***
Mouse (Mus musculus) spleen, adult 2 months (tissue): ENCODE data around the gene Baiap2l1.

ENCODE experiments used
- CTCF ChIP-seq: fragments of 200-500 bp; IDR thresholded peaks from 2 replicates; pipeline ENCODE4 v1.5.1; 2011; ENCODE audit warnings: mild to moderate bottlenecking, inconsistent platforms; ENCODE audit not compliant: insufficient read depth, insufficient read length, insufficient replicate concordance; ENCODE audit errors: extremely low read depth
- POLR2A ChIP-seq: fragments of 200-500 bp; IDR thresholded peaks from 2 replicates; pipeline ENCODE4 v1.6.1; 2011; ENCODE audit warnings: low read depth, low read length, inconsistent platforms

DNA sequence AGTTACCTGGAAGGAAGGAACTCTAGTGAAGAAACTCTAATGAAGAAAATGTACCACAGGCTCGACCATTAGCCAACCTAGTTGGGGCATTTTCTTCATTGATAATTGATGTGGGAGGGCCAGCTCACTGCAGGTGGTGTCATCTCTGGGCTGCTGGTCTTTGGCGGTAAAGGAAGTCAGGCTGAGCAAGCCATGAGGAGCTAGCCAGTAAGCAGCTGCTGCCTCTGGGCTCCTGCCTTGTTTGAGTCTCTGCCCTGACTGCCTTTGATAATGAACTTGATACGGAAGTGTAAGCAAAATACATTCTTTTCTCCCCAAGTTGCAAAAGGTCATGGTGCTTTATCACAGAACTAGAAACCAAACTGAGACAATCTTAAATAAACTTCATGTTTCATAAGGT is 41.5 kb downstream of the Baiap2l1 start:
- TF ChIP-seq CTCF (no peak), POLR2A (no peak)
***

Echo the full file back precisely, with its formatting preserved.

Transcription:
Mouse (Mus musculus) spleen, adult 2 months (tissue): ENCODE data around the gene Baiap2l1.

ENCODE experiments used
- CTCF ChIP-seq: fragments of 200-500 bp; IDR thresholded peaks from 2 replicates; pipeline ENCODE4 v1.5.1; 2011; ENCODE audit warnings: mild to moderate bottlenecking, inconsistent platforms; ENCODE audit not compliant: insufficient read depth, insufficient read length, insufficient replicate concordance; ENCODE audit errors: extremely low read depth
- POLR2A ChIP-seq: fragments of 200-500 bp; IDR thresholded peaks from 2 replicates; pipeline ENCODE4 v1.6.1; 2011; ENCODE audit warnings: low read depth, low read length, inconsistent platforms

DNA sequence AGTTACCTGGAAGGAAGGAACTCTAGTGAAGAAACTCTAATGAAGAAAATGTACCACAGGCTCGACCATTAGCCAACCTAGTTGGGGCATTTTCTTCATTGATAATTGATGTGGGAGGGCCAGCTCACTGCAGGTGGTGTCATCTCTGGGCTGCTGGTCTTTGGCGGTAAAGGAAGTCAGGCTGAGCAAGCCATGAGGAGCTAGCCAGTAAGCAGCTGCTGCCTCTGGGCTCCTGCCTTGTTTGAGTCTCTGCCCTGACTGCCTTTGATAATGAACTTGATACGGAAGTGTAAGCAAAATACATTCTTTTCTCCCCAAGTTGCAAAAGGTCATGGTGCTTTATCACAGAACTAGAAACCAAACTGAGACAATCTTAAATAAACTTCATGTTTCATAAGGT is 41.5 kb downstream of the Baiap2l1 start:
- TF ChIP-seq CTCF (no peak), POLR2A (no peak)